I’ve recently come to the realization that I <3 great documentation. Like it makes the hole in my chest where my heart should be tingle when I create or come across very well done documentation. Over the years I’ve worked with many different sized teams and management styles and they’ve all struggled with getting documentation right. For some teams, they had at most a shared OneNote notebook, or they had a wiki but it was horribly out of date, or the information reflected the organization structure and so key information was locked behind siloed doors. Great documentation can make or break a team. If done well, it can ease the challenge of onboarding new hands and it can also democratize specialization, so your team and company does not have to fear the bus factor.
The Three phases of great documentation are Personal, Professional, and Presentable
Phase 1) Personal Documentation
The main point of personal documentation should be to gather as much information, notes, logs, output steps, etc; and slam them into a plain text format of your choice. Do not worry about formatting or anyone else seeing this documentation. It is for your eyes only, and as long as you can follow it, then continue to build that repository of information.
Naturally, when you take time to place and organize your own notes, your brain is going to make a pseudo index of that information. Key details may be missing from what it is you are recording, but you will most always remember where you put that detail, and then when you need it again, can easily retrieve the information.
Some scholarly folks have even invented an entire “Second Brain” called a zettelkasten around this concept of continually taking notes, indexing them with tags and/or interlinks, and this can be more than just notes at work. These Second Brain’s are for everything; recipes, meetings, shopping lists, and just about anything.
Phase 2) Professional Documentation
This phase is contingent on having some previous notes from the personal documentation phase. This is where you are formally recording notes that you want to share with your organization. Many teams use a form of Wiki or Shared documents to go about this.
The documentation needs to be accurate, true, and above all readable to a wide audience - You never know who in the future may need to understand the whys and whats of your instructions.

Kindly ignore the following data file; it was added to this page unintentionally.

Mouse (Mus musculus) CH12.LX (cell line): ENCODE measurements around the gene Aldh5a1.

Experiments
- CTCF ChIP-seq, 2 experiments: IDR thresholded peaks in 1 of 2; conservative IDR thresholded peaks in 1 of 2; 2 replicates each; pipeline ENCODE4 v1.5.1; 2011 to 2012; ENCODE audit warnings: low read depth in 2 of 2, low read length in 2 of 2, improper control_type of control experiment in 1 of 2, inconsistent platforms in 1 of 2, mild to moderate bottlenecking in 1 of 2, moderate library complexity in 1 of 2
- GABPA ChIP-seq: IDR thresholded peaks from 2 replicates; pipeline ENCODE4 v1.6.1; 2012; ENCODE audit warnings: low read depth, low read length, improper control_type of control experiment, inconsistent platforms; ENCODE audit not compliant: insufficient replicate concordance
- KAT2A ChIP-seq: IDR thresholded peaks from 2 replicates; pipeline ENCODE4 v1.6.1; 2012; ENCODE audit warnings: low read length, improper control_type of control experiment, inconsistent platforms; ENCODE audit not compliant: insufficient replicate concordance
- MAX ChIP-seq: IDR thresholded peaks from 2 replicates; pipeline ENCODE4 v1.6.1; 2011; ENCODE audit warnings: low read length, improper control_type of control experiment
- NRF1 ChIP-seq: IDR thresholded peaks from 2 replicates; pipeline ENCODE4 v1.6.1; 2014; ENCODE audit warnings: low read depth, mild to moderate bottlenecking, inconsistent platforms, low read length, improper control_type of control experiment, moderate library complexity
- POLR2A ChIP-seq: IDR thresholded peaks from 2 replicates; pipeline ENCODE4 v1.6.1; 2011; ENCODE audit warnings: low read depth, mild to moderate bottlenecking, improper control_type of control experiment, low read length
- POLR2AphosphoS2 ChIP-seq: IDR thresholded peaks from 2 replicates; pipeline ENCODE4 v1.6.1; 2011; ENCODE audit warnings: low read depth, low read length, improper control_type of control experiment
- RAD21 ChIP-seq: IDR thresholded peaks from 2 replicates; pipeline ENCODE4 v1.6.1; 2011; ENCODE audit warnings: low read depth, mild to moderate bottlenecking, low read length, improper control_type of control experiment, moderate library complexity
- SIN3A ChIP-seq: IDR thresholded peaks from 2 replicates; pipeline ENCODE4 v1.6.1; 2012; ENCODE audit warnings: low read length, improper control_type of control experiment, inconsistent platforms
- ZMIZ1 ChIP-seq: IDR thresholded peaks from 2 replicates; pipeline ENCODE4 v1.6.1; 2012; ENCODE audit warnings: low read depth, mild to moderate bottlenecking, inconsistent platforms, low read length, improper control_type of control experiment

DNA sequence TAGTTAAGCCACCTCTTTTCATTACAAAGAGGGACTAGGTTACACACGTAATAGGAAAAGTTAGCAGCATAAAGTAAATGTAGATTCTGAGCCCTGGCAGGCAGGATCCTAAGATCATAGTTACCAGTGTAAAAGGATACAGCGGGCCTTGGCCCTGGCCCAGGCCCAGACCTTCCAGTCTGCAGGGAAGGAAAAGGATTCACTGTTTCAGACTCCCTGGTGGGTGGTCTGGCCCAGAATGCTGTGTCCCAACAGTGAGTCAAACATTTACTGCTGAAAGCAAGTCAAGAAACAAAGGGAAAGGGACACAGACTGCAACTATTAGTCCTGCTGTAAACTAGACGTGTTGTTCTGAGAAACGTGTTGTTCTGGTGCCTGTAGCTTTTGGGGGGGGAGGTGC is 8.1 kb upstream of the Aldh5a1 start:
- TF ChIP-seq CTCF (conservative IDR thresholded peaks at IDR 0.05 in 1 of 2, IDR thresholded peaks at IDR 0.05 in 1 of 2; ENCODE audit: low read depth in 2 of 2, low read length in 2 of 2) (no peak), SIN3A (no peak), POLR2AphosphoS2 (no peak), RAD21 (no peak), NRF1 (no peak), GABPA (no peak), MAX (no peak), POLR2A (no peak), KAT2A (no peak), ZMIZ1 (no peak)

Things that a professional documentation system requires:
- Searchability - If you can’t easily search for ANY text within the docs, then it will be impossible for someone else to find your article
- Tagging - Not all documentation fits in a purely hierarchy structure, nor should it be forced into one, so tags are a way to cut across hierarchy and create a new grouping of closely related topics.
- Viewable - Everyone in the organization should be able to view your documentation. Likewise, you should make your documentation understandable to a wide audience, and also be careful of revealing secret information.
- Mixed Media - The wiki system should make it easy to include images, videos, diagrams, whatever is needed for those making and reading to understand the concept.
Phase 3) Presentable Documentation
Most teams stop at step 2, with the thought that so long as it’s in the wiki someone can find it. I’m here today, to tell you that most other people, do not read documentation until forced to. Does that mean this is all a waste of time and effort? NO. The previous phases were for your understanding, phase 1 is explaining it to yourself, phase 2 is explaining it to your team, now phase 3 is you distilling everything down into few slides of a presentation and verbally explaining it to your team or larger development organization.
At my current place of employment, every friday a team from the Engineering department presents on a new or innovative topic that they want to share with the rest of the organization. These are great, people listen and ask questions, you can physically see engagement go from close to zero to a ton of side conversations spinning out as people absorb and then start to imagine using the new tool/concept/idea in their own work.
Likewise, anytime our team builds something new, we do a show and tell, running through both the documentation on our wiki and live demoing the new feature so that everyone understand how it works, why it was made, and what problem it solves. These presentations are recorded for future viewers and are by far the most effective way to spread the word and get team members involved and engaged with the new concept.
Plus, if you can accurately explain a technology or idea to someone else, that means you fundamentally have learned this new skill and you can be proud of the information you have and know that people want to learn from you.